In vertebrates, kidneys are the two major organs of excretion. Excess water, toxic waste products of metabolism such as urea, uric acid, and inorganic salts are disposed of by kidneys in the form of urine. Kidneys are also largely responsible for maintaining the water balance of the body and the pH of the blood. Kidneys play important roles in other bodily functions, such as releasing the erythropoietin protein, and helping to control blood pressure.
Kidneys are paired, reddish-brown, bean-shaped structures. They are about eleven centimeters long. Kidneys are located on each side of spine, just above the waist. They are loosely held in place by a mass of fat and two layers of fibrous tissue. It is believed that the kidney first evolved in the original vertebrates where freshwater organisms needed some means of pumping water from the body. The kidney became adept at reabsorbing glucose, salts, and other materials which would have been lost if simply pumped out of the body by a simple organ.
The cut surface of the kidney reveals two distinct areas: the cortex- a dark band along the outer border, about one centimeter in thickness, and the inner medulla. The medulla is divided into 8 to 18 cone-shaped masses of tissue named renal pyramids. The apex of each pyramid, the papilla, extends into the renal pelvis, through which urine is released from the kidney tissue. The cortex arches over the bases of the pyramids (cortical arches) and extends down between each pyramid as the renal columns.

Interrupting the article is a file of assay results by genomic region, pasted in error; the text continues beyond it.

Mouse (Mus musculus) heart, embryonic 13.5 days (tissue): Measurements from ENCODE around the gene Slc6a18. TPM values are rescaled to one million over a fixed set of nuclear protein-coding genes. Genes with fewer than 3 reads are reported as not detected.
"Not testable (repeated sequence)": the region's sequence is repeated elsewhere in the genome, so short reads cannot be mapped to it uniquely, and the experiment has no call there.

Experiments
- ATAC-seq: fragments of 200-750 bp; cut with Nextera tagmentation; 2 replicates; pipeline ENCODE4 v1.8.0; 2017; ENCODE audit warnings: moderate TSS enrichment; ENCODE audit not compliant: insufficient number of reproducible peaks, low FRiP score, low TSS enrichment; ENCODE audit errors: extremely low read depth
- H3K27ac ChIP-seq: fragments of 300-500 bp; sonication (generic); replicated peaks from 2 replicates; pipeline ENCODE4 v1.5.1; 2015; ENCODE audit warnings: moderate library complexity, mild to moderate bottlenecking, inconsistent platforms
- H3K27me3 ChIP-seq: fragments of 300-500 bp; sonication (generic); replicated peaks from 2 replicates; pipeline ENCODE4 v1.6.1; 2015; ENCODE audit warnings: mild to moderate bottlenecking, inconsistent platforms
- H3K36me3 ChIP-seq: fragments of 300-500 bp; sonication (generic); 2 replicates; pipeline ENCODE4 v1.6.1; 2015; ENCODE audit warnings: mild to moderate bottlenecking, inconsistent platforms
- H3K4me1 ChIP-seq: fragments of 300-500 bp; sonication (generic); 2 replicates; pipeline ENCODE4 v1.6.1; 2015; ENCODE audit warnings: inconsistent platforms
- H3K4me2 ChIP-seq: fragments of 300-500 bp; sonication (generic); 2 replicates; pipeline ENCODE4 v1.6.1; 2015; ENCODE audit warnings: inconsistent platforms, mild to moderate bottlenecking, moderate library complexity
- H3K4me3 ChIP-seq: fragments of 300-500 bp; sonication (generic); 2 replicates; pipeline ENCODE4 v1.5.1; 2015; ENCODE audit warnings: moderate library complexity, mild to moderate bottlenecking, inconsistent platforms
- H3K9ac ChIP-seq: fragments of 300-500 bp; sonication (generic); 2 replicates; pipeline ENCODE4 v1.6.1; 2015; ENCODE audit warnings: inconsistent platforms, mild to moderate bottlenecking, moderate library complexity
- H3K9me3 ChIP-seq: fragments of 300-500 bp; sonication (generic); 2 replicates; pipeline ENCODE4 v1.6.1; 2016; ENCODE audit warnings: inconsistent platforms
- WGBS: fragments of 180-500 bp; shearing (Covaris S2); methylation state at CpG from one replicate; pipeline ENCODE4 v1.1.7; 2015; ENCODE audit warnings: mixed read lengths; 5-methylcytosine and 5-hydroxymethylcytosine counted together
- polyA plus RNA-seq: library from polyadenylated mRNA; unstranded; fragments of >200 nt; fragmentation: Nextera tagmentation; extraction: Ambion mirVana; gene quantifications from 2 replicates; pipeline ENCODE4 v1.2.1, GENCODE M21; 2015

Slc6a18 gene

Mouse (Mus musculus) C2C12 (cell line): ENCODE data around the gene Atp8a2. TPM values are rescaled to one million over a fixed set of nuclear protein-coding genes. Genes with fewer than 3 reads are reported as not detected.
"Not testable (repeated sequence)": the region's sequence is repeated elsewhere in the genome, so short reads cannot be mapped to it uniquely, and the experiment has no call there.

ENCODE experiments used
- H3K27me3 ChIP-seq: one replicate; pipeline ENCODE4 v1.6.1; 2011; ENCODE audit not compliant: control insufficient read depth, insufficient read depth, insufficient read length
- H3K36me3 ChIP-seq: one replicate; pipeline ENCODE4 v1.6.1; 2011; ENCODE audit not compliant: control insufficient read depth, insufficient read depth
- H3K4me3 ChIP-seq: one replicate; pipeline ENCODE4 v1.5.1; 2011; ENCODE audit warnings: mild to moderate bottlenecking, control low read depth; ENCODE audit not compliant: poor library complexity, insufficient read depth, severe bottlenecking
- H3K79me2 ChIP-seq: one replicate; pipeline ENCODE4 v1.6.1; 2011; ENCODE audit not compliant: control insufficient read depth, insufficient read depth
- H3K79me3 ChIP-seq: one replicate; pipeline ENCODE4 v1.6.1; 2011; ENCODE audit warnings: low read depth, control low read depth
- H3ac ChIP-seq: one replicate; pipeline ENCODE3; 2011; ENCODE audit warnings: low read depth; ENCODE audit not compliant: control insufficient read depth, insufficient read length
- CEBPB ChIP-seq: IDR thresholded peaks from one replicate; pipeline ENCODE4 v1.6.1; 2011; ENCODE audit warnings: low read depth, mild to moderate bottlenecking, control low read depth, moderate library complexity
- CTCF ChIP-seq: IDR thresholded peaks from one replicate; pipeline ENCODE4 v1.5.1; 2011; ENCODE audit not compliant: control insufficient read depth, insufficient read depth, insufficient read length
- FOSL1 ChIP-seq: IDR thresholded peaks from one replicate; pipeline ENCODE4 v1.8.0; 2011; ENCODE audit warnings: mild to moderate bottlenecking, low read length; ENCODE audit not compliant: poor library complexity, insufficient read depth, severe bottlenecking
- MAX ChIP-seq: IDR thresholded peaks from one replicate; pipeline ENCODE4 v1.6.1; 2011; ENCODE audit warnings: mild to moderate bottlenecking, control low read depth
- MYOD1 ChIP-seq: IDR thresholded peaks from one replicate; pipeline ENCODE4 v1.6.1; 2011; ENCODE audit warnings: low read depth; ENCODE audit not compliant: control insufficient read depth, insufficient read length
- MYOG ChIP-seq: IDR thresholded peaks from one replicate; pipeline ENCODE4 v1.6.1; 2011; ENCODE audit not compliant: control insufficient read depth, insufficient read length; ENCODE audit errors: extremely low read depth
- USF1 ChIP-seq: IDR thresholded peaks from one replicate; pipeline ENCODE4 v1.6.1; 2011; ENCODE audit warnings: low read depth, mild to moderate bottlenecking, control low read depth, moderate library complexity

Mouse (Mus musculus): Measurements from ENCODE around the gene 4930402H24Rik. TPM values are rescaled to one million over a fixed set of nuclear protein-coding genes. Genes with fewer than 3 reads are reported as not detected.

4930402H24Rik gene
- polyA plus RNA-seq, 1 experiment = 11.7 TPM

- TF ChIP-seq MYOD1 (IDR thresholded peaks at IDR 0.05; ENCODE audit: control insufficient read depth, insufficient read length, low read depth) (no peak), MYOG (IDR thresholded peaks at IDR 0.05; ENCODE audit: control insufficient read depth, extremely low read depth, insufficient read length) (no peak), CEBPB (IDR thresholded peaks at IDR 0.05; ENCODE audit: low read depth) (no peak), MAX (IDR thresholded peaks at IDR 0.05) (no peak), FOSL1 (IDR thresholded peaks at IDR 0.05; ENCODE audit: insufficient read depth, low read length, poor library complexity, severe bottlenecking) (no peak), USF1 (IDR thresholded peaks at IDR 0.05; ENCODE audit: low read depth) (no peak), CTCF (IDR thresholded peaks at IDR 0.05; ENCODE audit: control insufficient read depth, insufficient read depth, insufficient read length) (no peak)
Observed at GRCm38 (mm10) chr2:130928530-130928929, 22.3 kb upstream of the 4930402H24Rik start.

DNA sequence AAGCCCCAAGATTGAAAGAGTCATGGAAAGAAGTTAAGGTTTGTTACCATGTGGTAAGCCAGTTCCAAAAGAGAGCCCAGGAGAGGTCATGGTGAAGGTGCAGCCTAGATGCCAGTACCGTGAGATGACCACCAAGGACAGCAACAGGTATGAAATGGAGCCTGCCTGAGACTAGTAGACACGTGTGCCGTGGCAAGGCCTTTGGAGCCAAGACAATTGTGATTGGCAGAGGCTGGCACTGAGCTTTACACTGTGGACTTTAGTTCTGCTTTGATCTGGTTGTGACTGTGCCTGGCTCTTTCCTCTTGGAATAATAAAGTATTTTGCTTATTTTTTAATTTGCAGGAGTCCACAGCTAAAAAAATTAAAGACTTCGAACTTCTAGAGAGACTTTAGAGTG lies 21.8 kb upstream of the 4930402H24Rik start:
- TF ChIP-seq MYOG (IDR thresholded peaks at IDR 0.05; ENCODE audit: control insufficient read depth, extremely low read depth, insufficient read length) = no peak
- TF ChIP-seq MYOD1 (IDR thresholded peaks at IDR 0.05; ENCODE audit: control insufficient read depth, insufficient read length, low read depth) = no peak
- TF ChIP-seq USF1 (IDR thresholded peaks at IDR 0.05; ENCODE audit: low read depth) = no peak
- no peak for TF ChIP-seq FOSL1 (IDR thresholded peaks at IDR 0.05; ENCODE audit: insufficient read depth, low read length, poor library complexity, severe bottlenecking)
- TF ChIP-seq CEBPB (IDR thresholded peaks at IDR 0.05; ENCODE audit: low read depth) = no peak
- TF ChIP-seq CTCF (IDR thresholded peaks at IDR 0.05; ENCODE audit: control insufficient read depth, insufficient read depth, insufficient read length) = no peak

Urine passes through the body in a fairly complex way. The initial site of urine production in the body is the glomerus. The arterial blood pressure drives a filtrate of plasma containing salts, glucose, amino acids, and nitrogenous wastes such as urea and a small amount of ammonia through the glomerus. Proteins and fats are filtered out of the plasma, to remain in the normal blood stream. The plasma is now called glorular filtrate. One-hundred to one-hundred-forty milliliters of this filtrate are formed each minute!
The filtrate passes along a convoluted tibule. The majority of the water content and some of the dissolved materials are reabsorbed through the walls of the tibule and back into the blood. Water, sodium, chloride, bicarbonate, and all glucose are reabsorbed into the bloodstream, yet products such as urea and ammonia remain in the tibule. During the final stage of the passage process, most of the remaining filtrate is selectively reabsorbed until only about one percent of the original filtrate is to be excreted as urine.
Urine is eventually collected in the kidneys. The urine is collected in the renal pelvis, a funnel-like structure, which is contained inside the kidneys. The urine then passes into a hollow tube, called the ureter, which is forty to forty-five centimeters long. The ureter extends downward, emptying into the urinary bladder. A single tube, called the urethra eventually eliminates urine from the bladder.
When excessive amounts of fluid are lost from the body, or when the blood pressure of the body falls below normal, the kidneys release the enzyme renin into the blood. This enzyme promotes the formation of angiotensin. Within minutes, the angiotensin causes vasoconstriction. Vasoconstriction raises blood pressure, and stimulates the secretion of aldosterone, eventually bringing the body’s fluid levels to equilibrium.